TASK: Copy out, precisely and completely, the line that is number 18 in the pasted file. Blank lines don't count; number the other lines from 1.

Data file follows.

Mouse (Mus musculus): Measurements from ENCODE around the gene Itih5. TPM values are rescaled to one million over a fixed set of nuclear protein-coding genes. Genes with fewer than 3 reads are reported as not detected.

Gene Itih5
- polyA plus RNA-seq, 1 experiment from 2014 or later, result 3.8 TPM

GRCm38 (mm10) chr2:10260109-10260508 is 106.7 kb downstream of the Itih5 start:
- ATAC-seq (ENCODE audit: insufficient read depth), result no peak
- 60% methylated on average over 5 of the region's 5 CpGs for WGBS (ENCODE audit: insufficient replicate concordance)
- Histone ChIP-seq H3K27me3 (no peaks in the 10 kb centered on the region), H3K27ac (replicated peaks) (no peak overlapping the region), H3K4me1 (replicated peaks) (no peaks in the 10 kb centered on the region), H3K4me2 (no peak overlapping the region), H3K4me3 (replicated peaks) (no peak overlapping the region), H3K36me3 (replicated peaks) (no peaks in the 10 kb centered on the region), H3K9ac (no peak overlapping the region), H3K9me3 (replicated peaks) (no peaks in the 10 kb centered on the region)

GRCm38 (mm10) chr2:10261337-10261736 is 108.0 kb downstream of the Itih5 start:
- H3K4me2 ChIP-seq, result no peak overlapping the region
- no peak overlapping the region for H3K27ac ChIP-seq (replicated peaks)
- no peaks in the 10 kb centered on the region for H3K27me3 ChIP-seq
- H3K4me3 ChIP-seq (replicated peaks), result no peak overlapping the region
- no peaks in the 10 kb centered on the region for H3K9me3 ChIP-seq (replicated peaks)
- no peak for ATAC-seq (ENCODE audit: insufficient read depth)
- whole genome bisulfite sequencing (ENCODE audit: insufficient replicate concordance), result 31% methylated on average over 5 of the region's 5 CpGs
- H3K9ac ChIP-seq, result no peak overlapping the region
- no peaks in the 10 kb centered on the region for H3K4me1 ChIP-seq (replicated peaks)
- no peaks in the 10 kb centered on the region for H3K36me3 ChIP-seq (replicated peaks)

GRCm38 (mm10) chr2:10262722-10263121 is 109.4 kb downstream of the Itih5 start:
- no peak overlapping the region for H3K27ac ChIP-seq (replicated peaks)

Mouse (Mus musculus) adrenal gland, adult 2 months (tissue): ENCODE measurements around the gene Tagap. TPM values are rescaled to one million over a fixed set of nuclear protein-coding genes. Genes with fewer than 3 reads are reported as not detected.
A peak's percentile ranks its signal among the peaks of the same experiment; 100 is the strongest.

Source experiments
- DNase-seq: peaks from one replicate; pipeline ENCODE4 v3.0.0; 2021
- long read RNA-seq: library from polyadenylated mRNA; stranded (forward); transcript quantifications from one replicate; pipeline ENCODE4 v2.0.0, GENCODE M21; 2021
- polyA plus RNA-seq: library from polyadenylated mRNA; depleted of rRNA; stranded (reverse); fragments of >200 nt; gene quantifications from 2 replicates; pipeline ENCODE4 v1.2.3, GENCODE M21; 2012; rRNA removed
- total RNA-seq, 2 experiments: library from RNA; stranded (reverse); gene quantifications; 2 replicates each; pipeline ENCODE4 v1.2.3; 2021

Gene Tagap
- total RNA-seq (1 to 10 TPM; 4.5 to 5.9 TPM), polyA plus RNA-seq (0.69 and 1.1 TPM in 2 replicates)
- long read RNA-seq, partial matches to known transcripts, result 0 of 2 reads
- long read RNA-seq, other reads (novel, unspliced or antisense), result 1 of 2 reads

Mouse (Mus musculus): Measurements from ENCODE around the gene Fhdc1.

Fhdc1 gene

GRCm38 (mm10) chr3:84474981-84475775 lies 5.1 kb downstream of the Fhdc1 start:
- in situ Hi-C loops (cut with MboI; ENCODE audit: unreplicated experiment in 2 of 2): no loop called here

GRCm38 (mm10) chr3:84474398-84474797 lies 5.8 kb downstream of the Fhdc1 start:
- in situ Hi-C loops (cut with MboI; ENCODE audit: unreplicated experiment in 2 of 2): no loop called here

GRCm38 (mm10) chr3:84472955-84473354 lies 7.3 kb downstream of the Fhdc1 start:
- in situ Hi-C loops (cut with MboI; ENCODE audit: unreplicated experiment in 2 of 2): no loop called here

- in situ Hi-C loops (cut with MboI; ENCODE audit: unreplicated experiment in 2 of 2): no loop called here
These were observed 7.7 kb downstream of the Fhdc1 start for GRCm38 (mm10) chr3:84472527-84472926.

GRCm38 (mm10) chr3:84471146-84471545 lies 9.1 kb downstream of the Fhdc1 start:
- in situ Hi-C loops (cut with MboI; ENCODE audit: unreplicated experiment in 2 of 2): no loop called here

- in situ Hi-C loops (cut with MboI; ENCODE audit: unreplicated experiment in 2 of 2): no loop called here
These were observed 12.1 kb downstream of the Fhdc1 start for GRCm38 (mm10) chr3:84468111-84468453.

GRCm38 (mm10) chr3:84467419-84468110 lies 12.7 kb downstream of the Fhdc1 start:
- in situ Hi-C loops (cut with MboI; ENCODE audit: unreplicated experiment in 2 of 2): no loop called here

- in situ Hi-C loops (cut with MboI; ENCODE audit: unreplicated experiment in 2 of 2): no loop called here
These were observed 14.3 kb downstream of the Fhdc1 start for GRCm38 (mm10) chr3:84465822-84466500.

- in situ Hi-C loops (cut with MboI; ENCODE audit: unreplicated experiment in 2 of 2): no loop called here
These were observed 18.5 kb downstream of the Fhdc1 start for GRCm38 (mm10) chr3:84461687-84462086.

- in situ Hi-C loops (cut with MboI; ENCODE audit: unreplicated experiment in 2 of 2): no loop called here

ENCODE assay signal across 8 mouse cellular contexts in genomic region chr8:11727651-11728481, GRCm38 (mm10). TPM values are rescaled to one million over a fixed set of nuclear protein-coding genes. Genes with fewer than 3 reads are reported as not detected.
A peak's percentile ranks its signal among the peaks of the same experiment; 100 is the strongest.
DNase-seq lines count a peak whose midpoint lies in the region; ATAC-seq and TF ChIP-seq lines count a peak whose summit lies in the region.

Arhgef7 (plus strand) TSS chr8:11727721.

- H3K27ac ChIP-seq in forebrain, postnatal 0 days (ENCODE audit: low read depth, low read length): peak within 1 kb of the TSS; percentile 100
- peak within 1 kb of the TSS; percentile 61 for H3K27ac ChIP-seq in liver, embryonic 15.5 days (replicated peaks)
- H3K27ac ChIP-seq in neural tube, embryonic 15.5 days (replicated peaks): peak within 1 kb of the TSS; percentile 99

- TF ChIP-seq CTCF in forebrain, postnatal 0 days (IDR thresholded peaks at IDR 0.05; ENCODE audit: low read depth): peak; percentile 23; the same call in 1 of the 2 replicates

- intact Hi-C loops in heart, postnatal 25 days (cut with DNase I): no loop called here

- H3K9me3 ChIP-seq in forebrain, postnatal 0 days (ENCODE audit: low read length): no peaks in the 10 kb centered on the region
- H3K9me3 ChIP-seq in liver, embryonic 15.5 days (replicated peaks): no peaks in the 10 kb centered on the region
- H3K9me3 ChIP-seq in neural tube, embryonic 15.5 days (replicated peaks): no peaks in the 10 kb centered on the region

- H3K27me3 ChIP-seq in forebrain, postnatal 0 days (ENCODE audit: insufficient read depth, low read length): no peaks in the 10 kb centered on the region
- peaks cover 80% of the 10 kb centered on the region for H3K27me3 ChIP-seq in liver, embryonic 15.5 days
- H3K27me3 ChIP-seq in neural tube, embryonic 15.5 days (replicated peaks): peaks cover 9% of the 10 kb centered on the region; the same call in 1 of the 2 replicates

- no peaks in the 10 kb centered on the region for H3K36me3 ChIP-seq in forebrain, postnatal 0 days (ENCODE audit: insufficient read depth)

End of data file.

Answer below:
- no peaks in the 10 kb centered on the region for H3K36me3 ChIP-seq (replicated peaks)